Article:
Finally, at about 6:15 pm, I was let out, asked to ‘help’ myself out of my situation, stressing the fact that I was supposed to be transferred to Alausa, in addition to my fine of N12, 000, and that they were only trying to assist me by asking me for a token and then, they would release me. I insisted that I had no money. ATM Card? I said I didn’t own one. The young man in jeans and Ankara top finally announced proudly (as if in an act of his gracious benevolence and magnanimity), “I am in no mood to take anyone to Alausa today” and so they should let me and the last person remaining in the truck to go.
I did not leave without overhearing that the official to whom that particular team of KAI operatives report to, is an Alhaji Ajikawo, who had just stepped out of the office minutes before our truck arrived back to base.
Sir, this unfortunate experience has therefore prompted me to respectfully ask you a few questions:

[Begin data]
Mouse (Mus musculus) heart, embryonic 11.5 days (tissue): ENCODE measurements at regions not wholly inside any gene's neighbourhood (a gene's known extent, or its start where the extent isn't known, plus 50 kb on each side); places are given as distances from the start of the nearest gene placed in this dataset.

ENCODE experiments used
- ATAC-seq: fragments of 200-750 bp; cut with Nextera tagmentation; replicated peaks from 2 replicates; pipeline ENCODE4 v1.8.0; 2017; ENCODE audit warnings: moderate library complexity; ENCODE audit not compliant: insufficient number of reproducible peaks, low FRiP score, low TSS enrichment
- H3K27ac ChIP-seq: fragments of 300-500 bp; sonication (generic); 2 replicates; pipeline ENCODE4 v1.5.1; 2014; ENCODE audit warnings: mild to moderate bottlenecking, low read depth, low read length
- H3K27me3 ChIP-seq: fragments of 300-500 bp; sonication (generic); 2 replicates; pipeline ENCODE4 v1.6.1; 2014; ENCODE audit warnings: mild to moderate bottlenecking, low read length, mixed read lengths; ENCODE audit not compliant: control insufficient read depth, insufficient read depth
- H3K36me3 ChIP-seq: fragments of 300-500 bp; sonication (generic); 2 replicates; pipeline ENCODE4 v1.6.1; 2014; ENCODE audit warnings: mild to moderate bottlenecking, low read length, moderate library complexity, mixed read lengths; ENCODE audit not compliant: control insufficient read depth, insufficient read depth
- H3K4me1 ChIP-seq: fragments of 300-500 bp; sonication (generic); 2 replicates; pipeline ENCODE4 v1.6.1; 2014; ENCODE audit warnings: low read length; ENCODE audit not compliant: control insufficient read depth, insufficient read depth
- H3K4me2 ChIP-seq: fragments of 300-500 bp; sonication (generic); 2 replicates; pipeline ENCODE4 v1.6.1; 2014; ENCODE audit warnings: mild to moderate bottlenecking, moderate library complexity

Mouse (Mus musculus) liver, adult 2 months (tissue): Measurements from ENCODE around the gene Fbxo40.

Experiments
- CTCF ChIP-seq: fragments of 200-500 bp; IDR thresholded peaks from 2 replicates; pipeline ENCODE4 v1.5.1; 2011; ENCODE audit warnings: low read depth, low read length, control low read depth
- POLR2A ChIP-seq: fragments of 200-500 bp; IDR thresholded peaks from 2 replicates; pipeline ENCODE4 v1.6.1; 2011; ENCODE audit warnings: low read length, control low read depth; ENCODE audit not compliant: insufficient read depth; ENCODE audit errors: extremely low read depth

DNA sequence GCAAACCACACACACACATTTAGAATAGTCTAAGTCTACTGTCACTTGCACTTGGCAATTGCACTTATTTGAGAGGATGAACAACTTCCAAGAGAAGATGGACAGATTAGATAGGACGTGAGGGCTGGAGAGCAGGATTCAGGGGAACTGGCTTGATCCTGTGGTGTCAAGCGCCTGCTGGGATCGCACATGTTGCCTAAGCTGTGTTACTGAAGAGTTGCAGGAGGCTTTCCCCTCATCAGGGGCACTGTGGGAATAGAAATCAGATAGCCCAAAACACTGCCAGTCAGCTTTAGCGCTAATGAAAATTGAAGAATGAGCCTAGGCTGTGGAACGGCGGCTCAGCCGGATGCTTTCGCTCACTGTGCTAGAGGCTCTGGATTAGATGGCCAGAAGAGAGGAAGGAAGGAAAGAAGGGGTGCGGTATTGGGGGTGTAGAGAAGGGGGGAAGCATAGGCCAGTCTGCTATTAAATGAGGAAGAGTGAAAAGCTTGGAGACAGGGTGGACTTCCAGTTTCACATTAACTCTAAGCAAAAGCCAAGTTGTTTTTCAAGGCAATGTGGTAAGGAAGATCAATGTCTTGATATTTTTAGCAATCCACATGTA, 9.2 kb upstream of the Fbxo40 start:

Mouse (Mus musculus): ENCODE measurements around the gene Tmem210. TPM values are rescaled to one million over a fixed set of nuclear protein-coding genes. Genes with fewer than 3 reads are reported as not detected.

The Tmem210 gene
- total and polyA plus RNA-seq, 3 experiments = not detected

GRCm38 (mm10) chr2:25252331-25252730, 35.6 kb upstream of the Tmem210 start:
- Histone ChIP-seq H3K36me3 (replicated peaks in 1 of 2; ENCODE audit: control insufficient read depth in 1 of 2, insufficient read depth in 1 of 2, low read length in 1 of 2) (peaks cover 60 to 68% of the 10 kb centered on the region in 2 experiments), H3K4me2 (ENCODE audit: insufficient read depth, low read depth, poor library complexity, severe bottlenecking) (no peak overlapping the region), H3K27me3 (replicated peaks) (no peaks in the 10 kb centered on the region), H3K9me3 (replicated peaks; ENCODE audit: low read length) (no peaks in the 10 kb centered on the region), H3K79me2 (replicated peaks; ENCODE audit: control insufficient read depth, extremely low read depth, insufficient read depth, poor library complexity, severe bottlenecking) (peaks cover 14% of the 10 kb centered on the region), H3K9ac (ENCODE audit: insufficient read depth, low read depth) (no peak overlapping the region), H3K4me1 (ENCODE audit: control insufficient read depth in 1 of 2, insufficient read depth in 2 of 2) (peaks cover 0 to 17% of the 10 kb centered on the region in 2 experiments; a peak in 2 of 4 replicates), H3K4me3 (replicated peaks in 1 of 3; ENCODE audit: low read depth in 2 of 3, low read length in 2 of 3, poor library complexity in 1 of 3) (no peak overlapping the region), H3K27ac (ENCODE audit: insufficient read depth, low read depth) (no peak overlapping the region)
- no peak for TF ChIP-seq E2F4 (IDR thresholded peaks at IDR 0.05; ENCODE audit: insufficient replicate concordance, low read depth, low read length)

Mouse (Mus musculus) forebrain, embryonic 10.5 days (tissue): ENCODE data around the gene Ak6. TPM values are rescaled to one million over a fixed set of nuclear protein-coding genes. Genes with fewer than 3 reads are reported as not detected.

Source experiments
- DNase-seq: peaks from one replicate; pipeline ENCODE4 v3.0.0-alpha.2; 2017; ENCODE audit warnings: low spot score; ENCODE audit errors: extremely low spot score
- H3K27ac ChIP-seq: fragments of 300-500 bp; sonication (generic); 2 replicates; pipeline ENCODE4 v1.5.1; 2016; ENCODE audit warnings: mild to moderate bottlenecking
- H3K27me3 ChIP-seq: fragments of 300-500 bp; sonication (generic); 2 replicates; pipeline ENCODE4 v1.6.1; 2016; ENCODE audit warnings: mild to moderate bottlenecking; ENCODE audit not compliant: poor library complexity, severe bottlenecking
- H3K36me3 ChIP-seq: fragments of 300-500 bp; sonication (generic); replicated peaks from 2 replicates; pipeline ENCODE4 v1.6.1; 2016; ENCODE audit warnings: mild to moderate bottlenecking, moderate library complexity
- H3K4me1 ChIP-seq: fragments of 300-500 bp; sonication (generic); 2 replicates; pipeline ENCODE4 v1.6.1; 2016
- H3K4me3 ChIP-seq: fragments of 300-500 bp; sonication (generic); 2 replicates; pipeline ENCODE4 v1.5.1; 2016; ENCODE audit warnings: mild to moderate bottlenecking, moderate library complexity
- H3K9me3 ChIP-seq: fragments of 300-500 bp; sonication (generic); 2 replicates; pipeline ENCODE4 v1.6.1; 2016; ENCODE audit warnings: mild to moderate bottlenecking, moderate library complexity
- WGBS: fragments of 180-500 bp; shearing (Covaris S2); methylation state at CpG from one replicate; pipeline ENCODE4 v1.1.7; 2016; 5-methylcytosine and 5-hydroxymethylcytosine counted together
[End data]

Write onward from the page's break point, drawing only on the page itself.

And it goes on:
- Is there any existing law enacted by Lagos state specifically prohibiting the crossing of highways and empowering the KAI officials to arrest and punish respective erring citizens? (The Lagos state road traffic law, 2012, which I downloaded and studied from lagosstate.gov.ng did not have any such provisions.)
- If there is, sir, what punishments are prescribed for offenders?
- How many meters away from a pedestrian bridge is it unlawful to cross a highway from?
- Is it only unlawful to cross the highway at particular times of the day or only when KAI officials and their vehicles are stationed at the foot of the bridge?(because at other times, they ignore those crossing the road and arrest road side traders, or ignore both, arresting neither)